In Board of Education v. Rowley, 458 U.S. 176, 73 L. Ed. 2d 690, 102 S. Ct. 3034 (1982), the Supreme Court detailed the scope of judicial review in suits brought under the Education of the Handicapped Act. The Court must examine whether the State has "complied with the procedures set forth in the Act," and, if so, must then consider whether "the individualized educational program developed through the Act's procedures [is] reasonably calculated to enable the child to receive educational benefits." Id. at 205. Although the Court must conduct an independent review of the evidence, it must also give "due weight" to the expert opinions rendered by the officials entrusted with the child's education. Id. at 205-06; see also, e.g., McKenzie v. Smith, 248 App. D.C. 387, 771 F.2d 1527, 1531 (D.C. Cir. 1985).

 On the basis of this record, there can be no question but that DCPS did not comply with the Act's procedures. The Act establishes comprehensive provisions designed to facilitate parental participation in decisions about their child's education; moreover, the Act provides for administrative and judicial review of any decision with which the parents disagree. See Honig v. Doe, 484 U.S. 305, 108 S. Ct. 592, 596, 98 L. Ed. 2d 686 (1988). Among these procedural safeguards is the "stay-put" provision, "which directs that a disabled child 'shall remain in (his or her) then current educational placement' pending completion of any [administrative or judicial] review proceedings, unless the parents and state or local educational agencies otherwise agree." Id. (quoting 20 U.S.C. § 1415(e)(3)); see 20 U.S.C. § 1415(e)(2) (stay-put provision applies to both administrative and judicial review). Thus, as Andy's parents most certainly did not agree to any placement proposed by the DCPS, the DCPS is required to maintain Andy at his "then current educational placement" until this lawsuit is resolved.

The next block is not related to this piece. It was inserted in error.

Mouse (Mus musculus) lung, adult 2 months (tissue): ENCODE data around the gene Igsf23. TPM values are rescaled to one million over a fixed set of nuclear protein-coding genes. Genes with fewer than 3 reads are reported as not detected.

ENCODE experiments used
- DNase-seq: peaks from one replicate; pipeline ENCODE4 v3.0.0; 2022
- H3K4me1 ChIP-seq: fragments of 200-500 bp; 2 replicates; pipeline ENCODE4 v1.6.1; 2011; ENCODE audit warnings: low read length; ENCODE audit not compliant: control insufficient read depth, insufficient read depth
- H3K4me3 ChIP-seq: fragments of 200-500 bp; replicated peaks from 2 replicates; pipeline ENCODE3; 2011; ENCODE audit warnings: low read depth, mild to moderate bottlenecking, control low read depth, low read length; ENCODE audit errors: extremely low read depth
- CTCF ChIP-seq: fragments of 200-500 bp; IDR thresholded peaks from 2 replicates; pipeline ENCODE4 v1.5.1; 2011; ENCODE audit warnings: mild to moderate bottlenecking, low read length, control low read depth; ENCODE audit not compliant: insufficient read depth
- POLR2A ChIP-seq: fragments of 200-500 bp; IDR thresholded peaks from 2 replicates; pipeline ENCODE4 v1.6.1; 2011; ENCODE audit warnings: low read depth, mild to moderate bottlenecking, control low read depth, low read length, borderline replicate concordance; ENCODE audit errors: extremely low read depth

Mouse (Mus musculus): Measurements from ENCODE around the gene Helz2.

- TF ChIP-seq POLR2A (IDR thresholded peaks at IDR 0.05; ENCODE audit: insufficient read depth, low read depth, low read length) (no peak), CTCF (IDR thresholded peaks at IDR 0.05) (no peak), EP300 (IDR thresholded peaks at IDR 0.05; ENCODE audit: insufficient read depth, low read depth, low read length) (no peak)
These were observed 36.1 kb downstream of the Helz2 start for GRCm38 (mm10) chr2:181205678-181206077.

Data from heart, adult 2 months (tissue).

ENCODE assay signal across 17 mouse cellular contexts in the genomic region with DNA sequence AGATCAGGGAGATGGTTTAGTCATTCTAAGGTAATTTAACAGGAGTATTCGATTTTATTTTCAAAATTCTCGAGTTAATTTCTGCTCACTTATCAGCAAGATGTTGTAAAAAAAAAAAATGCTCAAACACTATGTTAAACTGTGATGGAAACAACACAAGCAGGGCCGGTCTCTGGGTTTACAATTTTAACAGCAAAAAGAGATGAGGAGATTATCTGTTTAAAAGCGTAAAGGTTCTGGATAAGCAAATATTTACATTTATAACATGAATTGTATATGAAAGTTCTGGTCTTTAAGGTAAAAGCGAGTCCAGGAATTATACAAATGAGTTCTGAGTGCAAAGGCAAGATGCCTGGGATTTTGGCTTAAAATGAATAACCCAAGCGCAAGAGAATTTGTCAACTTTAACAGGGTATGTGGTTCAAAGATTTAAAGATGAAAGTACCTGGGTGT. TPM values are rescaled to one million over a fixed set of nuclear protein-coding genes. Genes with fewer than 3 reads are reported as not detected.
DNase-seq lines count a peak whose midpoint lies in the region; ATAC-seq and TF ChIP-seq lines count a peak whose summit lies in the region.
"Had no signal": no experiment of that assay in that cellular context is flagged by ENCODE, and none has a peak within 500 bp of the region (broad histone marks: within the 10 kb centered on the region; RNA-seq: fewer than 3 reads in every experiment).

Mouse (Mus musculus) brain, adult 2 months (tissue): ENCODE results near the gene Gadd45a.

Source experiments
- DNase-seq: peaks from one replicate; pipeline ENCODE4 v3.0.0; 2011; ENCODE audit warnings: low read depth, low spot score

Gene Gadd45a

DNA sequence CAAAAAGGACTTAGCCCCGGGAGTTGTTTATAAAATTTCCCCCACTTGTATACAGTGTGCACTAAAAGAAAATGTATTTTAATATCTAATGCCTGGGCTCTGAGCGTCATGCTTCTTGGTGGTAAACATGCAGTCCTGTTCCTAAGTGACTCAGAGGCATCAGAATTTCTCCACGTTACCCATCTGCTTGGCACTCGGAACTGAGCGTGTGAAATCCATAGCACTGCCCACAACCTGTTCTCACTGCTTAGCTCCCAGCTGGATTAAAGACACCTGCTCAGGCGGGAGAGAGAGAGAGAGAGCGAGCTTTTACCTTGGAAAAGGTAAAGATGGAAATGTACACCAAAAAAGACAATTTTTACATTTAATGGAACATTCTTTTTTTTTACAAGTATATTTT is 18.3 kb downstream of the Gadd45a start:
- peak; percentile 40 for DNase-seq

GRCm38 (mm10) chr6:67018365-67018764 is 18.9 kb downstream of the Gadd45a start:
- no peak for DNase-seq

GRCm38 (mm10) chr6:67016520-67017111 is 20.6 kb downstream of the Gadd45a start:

The parties agree that the DCPS could not follow this command. Andy's "then current educational placement" was the Episcopal Center, which the parties agree was not an "available" placement for Andy during the 1987-88 School Year. See Defendants' Mark-up of Plaintiff's Proposed Findings of Fact and Conclusions of Law, para. 16. *fn4" But there is a clear restriction on the DCPS in such a circumstance: Where the "current educational placement" is not "available" during a dispute over a handicapped child's proper placement, the law of this Circuit unequivocally demands that "DCPS. . . locate and arrange a placement in a similar program . . ." McKenzie v. Smith, 771 F.2d at 1533. Where the prior program was in "a private special education facility", so must the interim program be. *fn5" Id. The DCPS made no effort whatsoever to so provide.

 Nor did the DCPS make such an effort in McKenzie v. Smith, a case that is remarkably similar to the case at bar. There, a handicapped student had been placed in a private day special education school. When the DCPS proposed changing his placement to a public school, the parents challenged the proposal, pursuant to § 1415(e) of the Education of the Handicapped Act. During the pendency of the administrative hearing, the private day school ceased being an "available" placement, and the parents enrolled the child in a private facility without DCPS approval; in fact, DCPS objected to this ...